- Griffin Swartzell
In one respect, the Colorado Springs Fine Arts Center may be in a transitional period as curator Joy Armstrong shifts into the museum director role that Blake Milteer leaves behind as he heads off to Scotland. But they're still rolling out four big summer exhibitions that will dominate the FAC's second floor.
"We like to bring the world here," says Milteer. To that end, they've planned exhibits that showcase a balance of regional art with nationally and internationally known works.
The first of the four exhibits is titled All New Women. Its content, a combination of permanent collection and loaned works, draws on the first-wave feminist idea of the New Woman, an independent woman with an education, a career and when possible, money enough for major philanthropy. Take for instance Mary Elizabeth Garrett, who set up an endowment to fund the revered Johns Hopkins University School of Medicine in exchange for its admitting women on an equal basis with men. Her portrait, on loan from Johns Hopkins, is one of three John Singer Sargent portraits hanging in the exhibit. More locally, a series of Sarah Howsam originals depict Colorado Springs-area women of influence, such as Alice Bemis Taylor, Julie Penrose and Elizabeth Sage Hare, who collaborated to found the Fine Arts Center in 1936.
- Griffin Swartzell
Also look for two of New York photographer Cindy Sherman's works, both untitled but part of the body of work Armstrong says is colloquially known as her "Society Portraits." Sherman transforms herself into the characters she depicts; though they're photos of her, they are not self-portraits, Armstrong says.
Sherman and her work also appear in the circus-themed exhibit Under the Big Top, a vivid and unsettling portrait of a clown. Armstrong says, though, that the exhibit is anchored by Russian-French artist Marc Chagall's Le Cirque series. The exhibit is a mix of permanent collection and on-loan works as well, also featuring works by muralist/sculptor/former FAC teacher Edgar Britton, painter Walt Kuhn and multi-media artist Pamela Joseph. In particular, Joseph's maquettes — a sword-swallower and a strongwoman — have a sense of whimsy about them that is sure to delight.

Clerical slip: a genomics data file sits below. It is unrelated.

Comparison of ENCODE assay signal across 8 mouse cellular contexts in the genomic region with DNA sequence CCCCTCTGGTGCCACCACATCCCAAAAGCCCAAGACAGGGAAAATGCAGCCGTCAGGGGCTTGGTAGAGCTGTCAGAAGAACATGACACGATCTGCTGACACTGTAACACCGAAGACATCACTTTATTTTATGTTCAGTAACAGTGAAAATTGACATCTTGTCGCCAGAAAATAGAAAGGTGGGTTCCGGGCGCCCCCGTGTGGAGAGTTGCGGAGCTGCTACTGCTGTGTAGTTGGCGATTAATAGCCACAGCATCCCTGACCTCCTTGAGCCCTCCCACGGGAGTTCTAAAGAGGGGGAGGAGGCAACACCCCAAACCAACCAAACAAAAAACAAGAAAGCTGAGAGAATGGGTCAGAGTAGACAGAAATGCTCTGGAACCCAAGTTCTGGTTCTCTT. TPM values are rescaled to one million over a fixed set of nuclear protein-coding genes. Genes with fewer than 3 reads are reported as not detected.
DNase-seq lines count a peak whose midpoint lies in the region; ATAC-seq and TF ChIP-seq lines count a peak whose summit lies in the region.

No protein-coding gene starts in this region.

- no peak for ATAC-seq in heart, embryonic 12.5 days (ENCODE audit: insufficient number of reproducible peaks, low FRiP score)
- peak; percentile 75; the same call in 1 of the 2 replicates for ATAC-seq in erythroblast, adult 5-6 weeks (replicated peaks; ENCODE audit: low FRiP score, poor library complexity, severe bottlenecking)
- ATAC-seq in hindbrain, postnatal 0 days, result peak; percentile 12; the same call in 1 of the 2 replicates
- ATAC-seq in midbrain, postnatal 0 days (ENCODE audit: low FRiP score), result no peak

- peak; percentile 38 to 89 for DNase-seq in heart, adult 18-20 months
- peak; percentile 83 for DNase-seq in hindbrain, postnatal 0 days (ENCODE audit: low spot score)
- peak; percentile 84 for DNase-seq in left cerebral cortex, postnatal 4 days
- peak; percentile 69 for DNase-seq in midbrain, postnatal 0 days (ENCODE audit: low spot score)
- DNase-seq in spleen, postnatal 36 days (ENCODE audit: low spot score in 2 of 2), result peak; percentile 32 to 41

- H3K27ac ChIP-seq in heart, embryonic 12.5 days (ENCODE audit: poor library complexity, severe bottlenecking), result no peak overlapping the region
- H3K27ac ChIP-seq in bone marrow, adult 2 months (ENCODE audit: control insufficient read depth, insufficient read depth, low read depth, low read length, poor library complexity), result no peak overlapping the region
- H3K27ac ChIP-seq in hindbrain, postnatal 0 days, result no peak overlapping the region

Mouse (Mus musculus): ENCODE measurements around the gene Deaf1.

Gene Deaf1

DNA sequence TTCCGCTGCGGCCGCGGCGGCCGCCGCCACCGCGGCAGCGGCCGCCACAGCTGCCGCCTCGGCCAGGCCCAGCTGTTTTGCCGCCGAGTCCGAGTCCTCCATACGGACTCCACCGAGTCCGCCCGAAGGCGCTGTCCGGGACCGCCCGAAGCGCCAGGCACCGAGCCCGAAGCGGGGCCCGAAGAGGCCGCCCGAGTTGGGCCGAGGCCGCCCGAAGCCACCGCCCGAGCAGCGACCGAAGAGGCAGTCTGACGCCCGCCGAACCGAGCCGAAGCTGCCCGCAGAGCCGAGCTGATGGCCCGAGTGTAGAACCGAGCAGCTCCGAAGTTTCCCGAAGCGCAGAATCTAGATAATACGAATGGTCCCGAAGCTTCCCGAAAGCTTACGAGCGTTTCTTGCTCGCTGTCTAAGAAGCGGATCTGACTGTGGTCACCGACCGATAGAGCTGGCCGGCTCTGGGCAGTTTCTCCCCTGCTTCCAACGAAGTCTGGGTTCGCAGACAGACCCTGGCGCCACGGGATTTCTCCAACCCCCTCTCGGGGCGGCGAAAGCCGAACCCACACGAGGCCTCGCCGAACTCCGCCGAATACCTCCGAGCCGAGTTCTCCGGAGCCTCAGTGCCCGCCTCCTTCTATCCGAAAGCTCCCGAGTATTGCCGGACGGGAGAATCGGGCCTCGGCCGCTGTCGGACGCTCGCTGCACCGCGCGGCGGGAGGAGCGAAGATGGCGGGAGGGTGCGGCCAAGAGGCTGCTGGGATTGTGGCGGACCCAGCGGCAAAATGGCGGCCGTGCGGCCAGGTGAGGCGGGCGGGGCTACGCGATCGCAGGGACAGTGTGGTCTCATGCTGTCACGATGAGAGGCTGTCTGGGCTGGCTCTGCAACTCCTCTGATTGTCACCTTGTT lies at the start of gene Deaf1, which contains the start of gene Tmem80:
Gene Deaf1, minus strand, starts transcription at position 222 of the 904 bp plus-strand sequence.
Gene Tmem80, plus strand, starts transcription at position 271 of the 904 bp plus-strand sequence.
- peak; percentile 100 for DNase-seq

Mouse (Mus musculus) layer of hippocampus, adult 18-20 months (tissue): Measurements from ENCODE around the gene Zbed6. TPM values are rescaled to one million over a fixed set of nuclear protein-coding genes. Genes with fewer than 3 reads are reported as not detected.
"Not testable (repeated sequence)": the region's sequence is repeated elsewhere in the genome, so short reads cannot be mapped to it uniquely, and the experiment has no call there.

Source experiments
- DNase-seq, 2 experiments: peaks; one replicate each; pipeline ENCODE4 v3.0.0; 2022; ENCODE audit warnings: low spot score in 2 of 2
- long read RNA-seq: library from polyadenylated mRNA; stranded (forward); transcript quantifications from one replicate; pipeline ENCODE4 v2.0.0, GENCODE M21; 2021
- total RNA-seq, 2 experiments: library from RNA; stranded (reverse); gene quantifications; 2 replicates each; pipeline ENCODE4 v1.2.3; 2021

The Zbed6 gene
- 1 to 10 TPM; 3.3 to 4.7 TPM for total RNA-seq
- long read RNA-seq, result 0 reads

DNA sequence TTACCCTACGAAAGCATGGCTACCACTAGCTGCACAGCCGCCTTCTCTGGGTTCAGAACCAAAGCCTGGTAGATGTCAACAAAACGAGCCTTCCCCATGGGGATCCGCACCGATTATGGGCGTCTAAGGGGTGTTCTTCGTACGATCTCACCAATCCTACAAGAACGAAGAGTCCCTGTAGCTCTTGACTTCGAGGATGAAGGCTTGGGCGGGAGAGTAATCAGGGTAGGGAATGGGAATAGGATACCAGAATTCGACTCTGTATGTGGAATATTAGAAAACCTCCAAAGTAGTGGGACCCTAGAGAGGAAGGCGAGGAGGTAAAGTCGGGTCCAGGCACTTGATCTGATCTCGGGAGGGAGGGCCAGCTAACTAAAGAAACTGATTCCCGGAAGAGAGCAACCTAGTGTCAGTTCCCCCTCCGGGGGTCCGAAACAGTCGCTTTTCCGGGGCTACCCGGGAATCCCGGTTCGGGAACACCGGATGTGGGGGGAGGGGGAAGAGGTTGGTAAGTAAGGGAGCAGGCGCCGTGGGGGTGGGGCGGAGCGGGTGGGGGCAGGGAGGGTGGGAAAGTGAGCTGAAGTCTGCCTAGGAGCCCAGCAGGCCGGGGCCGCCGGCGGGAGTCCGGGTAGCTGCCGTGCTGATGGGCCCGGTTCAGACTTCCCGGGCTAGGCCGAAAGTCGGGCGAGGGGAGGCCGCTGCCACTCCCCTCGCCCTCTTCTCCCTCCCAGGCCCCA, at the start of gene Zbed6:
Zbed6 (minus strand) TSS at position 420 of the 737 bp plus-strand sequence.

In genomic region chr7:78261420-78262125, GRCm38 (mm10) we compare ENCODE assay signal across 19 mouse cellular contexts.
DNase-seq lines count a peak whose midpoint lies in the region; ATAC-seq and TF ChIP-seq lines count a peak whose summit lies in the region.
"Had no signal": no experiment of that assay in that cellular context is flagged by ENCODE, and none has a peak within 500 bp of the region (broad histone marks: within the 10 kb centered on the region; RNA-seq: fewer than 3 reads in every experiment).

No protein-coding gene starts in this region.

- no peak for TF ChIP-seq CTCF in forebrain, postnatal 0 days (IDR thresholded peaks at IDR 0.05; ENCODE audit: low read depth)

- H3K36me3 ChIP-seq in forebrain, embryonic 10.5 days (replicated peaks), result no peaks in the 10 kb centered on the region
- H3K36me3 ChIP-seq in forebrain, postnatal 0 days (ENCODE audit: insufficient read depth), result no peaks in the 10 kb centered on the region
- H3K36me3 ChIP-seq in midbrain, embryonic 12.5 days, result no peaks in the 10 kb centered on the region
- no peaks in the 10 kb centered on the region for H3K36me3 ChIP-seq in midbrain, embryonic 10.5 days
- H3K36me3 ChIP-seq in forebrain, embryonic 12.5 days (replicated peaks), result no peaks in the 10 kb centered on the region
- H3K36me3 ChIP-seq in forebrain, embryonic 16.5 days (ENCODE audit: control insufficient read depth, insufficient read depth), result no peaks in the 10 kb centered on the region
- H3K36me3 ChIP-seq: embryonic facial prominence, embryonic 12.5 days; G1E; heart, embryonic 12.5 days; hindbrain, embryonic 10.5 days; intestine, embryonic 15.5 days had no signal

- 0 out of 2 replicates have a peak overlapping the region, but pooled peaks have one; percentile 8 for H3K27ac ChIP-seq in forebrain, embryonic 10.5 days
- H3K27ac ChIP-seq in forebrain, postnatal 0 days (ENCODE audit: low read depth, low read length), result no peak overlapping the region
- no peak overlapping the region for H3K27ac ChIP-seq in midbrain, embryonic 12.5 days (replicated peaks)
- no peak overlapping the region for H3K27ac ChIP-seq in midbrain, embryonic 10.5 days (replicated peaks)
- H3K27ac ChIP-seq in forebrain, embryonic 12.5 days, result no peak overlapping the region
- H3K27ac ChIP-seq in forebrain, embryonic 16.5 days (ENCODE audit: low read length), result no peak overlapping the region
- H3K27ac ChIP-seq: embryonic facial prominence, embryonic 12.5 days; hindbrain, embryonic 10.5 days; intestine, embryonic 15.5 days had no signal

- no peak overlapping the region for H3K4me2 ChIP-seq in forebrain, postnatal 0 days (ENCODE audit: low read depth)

A Reservoir of Occurrences, the third exhibit, is a solo show, a collection of on-loan works by Stephen Batura, a contemporary painter, although Milteer says you wouldn't know from his subjects. Batura interprets and paints the photographic works of Charles Lillybridge, who worked in Denver at the start of the 20th century. Milteer describes Lillybridge's works as "quintessentially Colorado," noting that he was part of the first wave of photographers to shift from big-money commissioned photos to more mundane scenes.
- Griffin Swartzell
Though Batura's work is loyal to the original photos, his takes can be sparse and abstract, and his colorizations of Lillybridge's black-and-white works adds new layers to their atmosphere.
Milteer notes that Batura was involved with planning the exhibit, to avoid more standard presentations. To that end, one series dubbed "Stream" is arranged canvas-to-canvas, with no space in between, along a hallway. Armstrong compares the arrangement to a memory, a series of fragmented icons rather than a smooth, movie-like reel.
Finally, in January, Welkin Sciences gifted the FAC with 28 of the 100 wood engraving prints that Salvador Dali made for an edition of Dante Alighieri's Divine Comedy, commissioned by the Italian government to celebrate the poet's 700th birthday. Salvador Dali is disconnected from the other three exhibits — it opened May 21, it doesn't close until Dec. 31 and it's physically separate from the other three shows — but the images are no less striking. Sadly, many of the volumes have been cannibalized for Dali's art, and while full books and touring sets may exist, neither Armstrong nor Milteer knows of any.